Cupids Health

TikTok and Eating Disorders in Adolescents


TikTok and Eating Disorders in AdolescentsScrolling through TikTok offers a welcome escape during the pandemic, something more adolescents than ever have been doing to stay connected with friends.

But the video content the social platform serves its users is not always harmless entertainment. Many adolescents are seeing videos that promote eating disorders, and the impact on their mental health can be devastating.

Videos Promoting Eating Disorders

TikTok is most popular among adolescents ages 10-19, who use the short-video app to create their own videos, connect with friends, and watch user-generated content.

Over the last year, more adolescents have turned to social media sites like TikTok to manage the stress and loneliness caused by the pandemic. In fact, researchers at Ann and Robert H. Lurie Children’s Hospital of Chicago surveyed 2,000 parents and found that 63% of the respondents believed that their teens were using social media more often because of the pandemic.

But in addition to videos of trending dances and lip syncs, TikTok has been serving many adolescents content that promotes eating disorders.

These videos depict harmful eating and exercise behaviors, or they show users who have slimmed their waistlines, added muscle tone, or changed their facial structures using body-editing apps.

Some users try to counteract these harmful videos by posting content that discusses their eating disorder recovery journeys. But experts say that these recovery stories can sometimes do more damage than good because before and after images can be triggering, or a person may not talk about recovery in the most accurate light.

Working Against the Algorithm

TikTok has made efforts to restrict content that may be harmful to its users. The platform’s community guidelines ban videos that promote behaviors that could lead to the development of an eating disorder.

And in February 2021, TikTok added a new feature that connects users with support and resources if they search for the hashtags #edrecovery, #proana, or other eating disorder-related phrases.

But these efforts haven’t stopped harmful content from reaching vulnerable adolescents, who only need to watch a video once for similar content to start showing up in their For You page.

TikTok’s algorithm recommends videos based on various factors, including the way a person interacts on the platform; the hashtags, sounds, or captions they use; and personal settings like their country or device type.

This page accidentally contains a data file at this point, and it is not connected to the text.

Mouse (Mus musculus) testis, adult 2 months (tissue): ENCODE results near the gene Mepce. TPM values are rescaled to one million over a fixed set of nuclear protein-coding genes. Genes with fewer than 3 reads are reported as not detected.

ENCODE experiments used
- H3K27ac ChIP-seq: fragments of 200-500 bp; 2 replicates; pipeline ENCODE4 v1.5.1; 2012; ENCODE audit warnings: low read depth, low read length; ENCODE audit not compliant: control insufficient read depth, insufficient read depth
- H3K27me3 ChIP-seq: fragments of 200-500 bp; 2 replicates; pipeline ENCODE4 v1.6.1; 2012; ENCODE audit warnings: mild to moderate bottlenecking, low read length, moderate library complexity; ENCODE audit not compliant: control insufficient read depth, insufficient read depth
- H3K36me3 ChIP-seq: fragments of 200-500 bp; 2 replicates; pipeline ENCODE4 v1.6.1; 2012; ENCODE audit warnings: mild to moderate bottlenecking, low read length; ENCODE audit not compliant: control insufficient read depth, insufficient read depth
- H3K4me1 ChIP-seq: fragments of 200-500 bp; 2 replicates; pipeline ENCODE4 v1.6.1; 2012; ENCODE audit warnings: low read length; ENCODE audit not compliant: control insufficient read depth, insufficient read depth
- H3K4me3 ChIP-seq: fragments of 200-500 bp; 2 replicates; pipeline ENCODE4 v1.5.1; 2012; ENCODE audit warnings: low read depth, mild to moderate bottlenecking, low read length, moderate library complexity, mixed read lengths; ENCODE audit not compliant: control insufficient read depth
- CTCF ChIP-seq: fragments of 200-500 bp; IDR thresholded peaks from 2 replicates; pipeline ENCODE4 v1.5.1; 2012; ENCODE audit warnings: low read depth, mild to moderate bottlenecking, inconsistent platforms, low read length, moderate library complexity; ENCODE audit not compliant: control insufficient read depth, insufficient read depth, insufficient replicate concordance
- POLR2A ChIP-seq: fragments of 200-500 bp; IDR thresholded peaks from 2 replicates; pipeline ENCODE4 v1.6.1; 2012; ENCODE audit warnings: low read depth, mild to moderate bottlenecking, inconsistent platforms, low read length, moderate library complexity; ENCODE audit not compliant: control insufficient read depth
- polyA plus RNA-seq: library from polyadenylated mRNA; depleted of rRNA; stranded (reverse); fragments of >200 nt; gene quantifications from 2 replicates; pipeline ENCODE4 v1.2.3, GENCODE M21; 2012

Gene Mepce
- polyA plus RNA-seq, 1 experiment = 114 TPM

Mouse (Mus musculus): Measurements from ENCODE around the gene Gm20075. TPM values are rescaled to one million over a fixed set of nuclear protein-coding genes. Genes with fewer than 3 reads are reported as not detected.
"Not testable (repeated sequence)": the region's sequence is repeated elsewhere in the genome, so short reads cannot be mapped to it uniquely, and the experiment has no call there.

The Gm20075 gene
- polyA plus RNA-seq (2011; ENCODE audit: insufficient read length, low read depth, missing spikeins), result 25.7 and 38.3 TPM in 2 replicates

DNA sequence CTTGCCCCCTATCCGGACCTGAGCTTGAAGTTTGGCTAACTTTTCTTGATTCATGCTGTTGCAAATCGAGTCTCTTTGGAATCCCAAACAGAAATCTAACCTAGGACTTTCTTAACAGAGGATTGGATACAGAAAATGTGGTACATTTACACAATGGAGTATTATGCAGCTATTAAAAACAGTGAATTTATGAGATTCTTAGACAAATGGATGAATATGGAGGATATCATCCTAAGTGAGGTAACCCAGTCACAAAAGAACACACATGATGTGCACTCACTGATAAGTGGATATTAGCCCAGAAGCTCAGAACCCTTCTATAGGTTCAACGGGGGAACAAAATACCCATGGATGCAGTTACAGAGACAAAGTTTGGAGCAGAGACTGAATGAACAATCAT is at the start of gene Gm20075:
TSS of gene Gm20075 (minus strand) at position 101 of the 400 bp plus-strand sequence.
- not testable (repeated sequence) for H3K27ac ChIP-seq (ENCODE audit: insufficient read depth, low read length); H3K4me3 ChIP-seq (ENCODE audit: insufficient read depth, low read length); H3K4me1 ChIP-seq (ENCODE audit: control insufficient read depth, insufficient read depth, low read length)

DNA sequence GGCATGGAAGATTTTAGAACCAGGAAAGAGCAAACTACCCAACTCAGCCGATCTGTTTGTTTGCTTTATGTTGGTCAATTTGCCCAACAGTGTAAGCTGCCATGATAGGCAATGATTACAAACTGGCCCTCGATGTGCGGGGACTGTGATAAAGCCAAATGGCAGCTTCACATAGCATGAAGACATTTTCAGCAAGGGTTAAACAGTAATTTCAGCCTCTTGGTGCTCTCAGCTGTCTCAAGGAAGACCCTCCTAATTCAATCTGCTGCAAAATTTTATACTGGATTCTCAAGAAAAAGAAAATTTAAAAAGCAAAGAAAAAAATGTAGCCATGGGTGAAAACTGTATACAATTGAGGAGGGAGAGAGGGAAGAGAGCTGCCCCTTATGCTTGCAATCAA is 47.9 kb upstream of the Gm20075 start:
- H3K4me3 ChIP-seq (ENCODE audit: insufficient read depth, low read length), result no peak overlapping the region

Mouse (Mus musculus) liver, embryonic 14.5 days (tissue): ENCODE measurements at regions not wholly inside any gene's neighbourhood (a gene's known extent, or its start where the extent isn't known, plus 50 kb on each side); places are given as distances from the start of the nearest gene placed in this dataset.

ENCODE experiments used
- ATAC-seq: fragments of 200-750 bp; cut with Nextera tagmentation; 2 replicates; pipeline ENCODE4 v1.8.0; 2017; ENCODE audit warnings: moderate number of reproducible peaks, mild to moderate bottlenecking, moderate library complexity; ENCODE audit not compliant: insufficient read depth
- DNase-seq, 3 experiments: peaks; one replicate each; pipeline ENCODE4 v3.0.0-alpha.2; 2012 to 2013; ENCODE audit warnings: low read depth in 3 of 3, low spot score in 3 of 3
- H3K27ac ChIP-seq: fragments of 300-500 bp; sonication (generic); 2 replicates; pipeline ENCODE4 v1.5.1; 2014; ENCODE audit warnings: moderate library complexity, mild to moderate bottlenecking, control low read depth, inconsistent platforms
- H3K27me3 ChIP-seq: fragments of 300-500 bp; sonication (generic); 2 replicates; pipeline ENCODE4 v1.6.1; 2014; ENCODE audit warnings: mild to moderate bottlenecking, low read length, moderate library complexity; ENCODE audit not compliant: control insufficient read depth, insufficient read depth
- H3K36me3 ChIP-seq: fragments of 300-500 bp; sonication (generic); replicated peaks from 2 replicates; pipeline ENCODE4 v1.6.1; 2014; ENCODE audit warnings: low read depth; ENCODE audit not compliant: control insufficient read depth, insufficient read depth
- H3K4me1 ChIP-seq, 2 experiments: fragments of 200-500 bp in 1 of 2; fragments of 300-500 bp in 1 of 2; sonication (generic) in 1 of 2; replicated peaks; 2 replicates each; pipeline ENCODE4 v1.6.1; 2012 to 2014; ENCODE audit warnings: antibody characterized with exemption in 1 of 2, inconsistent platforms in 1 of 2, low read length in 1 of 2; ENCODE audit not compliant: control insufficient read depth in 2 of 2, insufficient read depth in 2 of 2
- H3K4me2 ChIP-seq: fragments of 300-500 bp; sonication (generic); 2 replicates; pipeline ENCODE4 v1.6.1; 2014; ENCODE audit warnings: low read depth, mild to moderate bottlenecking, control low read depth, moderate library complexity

Users can control the content they see by tapping “Not Interested” or hiding content from certain creators. But this places a heavy responsibility on adolescents, who often don’t understand the impact of the media they are consuming.

How Parents Can Help

Parents can play a powerful role in the way adolescents use social media. Here are some tips for how parents can promote healthier social media consumption:

  • Talk to your child about setting limits – Help your child understand why it’s important to set healthy limits on their social media use.
  • Limit social media use – If your child is struggling with how much they are using social media, set limits on how long they can access their social media accounts each day. TikTok has a parental control setting that allows you to set time limits directly in the app.
  • Openly discuss body image and eating behaviors – Talking to your child about the types of bodies and eating behaviors they are seeing on social media can help them form a healthier relationship with food and their body.
  • Give them opportunities to disconnect – Offline interactions without filters and editing can remind your child how beautiful real life can be.

The content your child is viewing on TikTok can put them at risk for lower self-esteem and body image concerns. And for those who are already struggling with an eating disorder, the consequences can be even more damaging.

But creating a safe space for your child to discuss these feelings with you can help them learn to use social media in a healthier way.





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